In 2021, Nigerian mobility startup Metro Africa Xpress (MAX) became Africa’s most-funded startup in the electric vehicle (EV) space when it raised $31 million in a series B round to expand into Ghana and Egypt. The company set a goal to provide vehicle-financing loans to more than 100,000 drivers over two years and build EV infrastructure in its new markets.
Two years on, however, industry advocates believe the company’s goals are too ambitious given the high EV prices, unfriendly government policies, lack of charging infrastructure, high customs duties, and bad roads in African countries.
“There is a future for EVs in Africa. However, the market conditions and business models must be appropriate,” Uche Okoro, an energy analyst, told Rest of World. “Building large-scale EV infrastructure [will] require huge investments and innovative solutions to the unique challenges of operating in Africa.”
EV startups have found little success in Africa so far. In November 2022, NopeaRide, a Kenyan EV taxi service, stopped operations following the insolvency of Ekorent Oy, its Finland-based parent company and majority shareholder. About 6,000 out of the 12 million cars in South Africa are electric, and an estimated 350 of the 2.2 million vehicles in Kenya run on electricity. In comparison, globally, EV sales have skyrocketed globally, with 7.8 million EVs sold in 2022 — 68% more than the previous year. By the end of 2021, there were 16.5 million electric cars on roads worldwide.
Launched in 2015 as a logistics company, MAX pivoted to motorcycle ride-hailing in 2017. In 2019, MAX ventured into electric mobility.
The company believes EV adoption in Africa will happen faster than in most parts of the world, David Hoyme, MAX’s international growth and expansion director, told Rest of World. Two- and three-wheelers will lead this revolution, he added.
“This position is based on historical purchase data compared to four-wheelers. Generally speaking, for electric vehicles, two- and three-wheelers are cheaper and more affordable for users; from a business perspective, they are also easier to finance,” Hoyme said. “There’s also the fact that charging and battery infrastructure are more readily available.” Okoro disagrees. “A few factors will limit the scaling of EVs apart from the poor electricity supply on the continent. [They] are expensive,” he said, citing the example of an electric-powered tricycle that can cost up to $3,300, without even factoring in the import-duty costs. “The current vehicle market is another limiting factor. Different countries have different market dynamics, which mean that EVs [will] grow at a different scale across countries.”
In 2020, MAX debuted its electronic motorcycle, the M3, in Nigeria and later in Ghana. It is also testing its three-wheelers across Lagos with companies like Jumia, according to Hoyme, and has installed charging stations in hotspots across the city. Hoyme refused to share figures on the number of motorcycles MAX had sold or the charging stations it had installed.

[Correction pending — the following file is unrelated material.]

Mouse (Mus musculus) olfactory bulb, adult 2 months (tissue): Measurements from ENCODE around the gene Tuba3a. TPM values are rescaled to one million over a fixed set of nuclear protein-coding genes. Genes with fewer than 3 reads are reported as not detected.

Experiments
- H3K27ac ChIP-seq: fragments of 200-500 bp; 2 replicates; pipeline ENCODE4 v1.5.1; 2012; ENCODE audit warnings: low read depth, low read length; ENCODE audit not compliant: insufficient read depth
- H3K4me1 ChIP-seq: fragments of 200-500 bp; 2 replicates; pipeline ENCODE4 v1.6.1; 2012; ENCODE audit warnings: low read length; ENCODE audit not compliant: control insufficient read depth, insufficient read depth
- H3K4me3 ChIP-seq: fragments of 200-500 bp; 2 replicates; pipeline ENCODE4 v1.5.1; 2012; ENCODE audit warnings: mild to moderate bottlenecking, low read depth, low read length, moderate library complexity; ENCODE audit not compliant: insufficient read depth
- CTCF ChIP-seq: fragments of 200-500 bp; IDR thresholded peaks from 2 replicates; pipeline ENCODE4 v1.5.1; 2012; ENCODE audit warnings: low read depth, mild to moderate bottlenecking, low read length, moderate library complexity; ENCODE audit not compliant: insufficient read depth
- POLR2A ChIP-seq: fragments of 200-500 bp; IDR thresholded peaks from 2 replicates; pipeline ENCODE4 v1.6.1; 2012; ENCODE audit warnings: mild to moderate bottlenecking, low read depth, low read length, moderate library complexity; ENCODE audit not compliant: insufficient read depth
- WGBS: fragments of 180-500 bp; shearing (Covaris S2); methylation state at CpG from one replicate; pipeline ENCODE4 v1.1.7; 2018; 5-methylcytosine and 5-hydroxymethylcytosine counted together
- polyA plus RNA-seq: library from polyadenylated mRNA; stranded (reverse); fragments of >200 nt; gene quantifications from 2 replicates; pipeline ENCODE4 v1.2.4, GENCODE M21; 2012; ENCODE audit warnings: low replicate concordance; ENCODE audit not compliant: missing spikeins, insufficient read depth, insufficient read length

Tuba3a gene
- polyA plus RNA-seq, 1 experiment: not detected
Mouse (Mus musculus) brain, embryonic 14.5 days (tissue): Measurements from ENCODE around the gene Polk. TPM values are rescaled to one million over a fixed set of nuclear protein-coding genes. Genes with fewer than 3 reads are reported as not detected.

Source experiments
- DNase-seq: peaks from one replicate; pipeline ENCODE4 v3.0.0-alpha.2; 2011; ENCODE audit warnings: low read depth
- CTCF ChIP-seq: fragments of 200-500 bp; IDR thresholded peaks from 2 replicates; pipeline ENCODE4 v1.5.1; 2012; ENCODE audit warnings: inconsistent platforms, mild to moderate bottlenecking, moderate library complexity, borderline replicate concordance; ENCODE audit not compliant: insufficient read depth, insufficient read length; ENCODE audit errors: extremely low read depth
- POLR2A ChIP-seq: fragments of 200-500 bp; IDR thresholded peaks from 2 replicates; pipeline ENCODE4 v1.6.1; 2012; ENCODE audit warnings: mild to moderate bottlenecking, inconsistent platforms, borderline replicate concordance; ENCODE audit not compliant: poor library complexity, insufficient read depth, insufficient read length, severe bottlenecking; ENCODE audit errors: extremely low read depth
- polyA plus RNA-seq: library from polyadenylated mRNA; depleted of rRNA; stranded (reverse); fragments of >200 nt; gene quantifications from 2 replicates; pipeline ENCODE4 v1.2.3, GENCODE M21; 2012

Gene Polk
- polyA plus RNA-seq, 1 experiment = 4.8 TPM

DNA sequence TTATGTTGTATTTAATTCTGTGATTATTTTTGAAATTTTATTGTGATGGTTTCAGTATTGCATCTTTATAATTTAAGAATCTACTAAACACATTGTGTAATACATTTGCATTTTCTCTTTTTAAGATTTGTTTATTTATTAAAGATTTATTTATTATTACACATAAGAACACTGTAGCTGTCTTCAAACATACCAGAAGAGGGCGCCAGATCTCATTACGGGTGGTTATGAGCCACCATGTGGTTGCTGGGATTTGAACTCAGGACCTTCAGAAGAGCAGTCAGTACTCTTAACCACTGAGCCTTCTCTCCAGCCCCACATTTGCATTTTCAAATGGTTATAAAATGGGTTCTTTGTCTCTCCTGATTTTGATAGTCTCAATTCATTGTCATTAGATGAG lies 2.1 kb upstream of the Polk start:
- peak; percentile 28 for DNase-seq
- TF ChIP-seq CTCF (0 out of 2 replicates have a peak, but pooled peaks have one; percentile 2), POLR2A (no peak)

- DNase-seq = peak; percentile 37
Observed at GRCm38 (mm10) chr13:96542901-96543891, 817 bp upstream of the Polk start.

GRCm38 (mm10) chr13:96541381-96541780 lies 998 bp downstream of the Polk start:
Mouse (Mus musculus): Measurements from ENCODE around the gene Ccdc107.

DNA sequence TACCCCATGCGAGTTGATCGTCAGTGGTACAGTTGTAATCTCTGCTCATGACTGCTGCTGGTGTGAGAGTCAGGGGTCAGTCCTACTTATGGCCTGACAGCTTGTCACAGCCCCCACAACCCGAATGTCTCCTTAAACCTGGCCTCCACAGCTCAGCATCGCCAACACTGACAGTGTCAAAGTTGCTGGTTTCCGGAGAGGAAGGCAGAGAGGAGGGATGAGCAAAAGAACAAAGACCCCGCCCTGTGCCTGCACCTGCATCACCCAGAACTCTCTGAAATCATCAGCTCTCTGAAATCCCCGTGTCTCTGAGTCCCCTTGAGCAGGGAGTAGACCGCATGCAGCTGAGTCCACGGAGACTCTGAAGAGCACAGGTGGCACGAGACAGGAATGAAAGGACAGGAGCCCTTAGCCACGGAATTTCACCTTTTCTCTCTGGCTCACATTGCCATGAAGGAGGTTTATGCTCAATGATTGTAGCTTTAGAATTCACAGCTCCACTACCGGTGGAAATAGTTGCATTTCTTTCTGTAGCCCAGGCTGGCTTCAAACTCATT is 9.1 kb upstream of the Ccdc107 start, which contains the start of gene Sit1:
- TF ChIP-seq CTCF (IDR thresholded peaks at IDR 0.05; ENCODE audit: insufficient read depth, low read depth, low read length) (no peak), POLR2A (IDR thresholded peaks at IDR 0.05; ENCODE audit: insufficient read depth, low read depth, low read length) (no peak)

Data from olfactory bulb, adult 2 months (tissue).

It is so rare to see an electric car on the roads in Nigeria that those who own one become mini-celebrities. For instance, Nigerian tech entrepreneur Ezra Olubi told Rest of World that driving around Lagos in his Tesla Model S Plaid can be a spectacle. “One evening, on my way back from work, I noticed a car parked in the middle of a major road, blocking traffic,” Olubi said. “I thought his car had broken down. On closer inspection, I realized he was filming the Tesla and me.”
Tesla, which has sold more than 3 million EVs globally, has minimal presence in Africa. Early adopters like Olubi struggle to fix even minor damages in their EVs.
“I drove into a large pothole, lost two tires, and had to import replacements,” Olubi said, adding that Tesla has no official outlet in the country. “After they were fixed, I discovered an error message on my dashboard that had to do with the Adaptive Air Controls, and as there is no Tesla service center, I had to research and fix it myself.”
According to a report commissioned by the Shell Foundation, scaling electric two-wheelers in five African countries by 2030 would cost between $3.5 billion and $8.9 billion. In February 2022, MAX raised an additional $24 million in a venture round. The company is in the market to raise another round of funding in the second quarter of 2023, Hoyme said.
The company’s fundraising plans are coming at a time when there has been a significant slowdown in venture funding, with a 53% year-over-year decline in the third quarter of 2022, according to Crunchbase News.
Joseph Benson-Aruna, a partner at DFS Lab, a firm investing in early-stage African startups, told Rest of World that the market is “undergoing a correction,” and investors are either holding on to cash or becoming more disciplined about the kind of investments they make.
“Already, Africa lagged behind other markets in fundraising figures, so one can imagine that the continent would feel the pinch too,” Benson-Aruna said. “The fact that lots of capital inflow into the continent is foreign doesn’t make it any easier.”
Hoyme said MAX is confident in its business model and prospects despite such a climate. “There has been a lot of restructuring in the capital market, but business models like ours that are cash-generating and have a long operating history will curry favor with investors,” Hoyme said.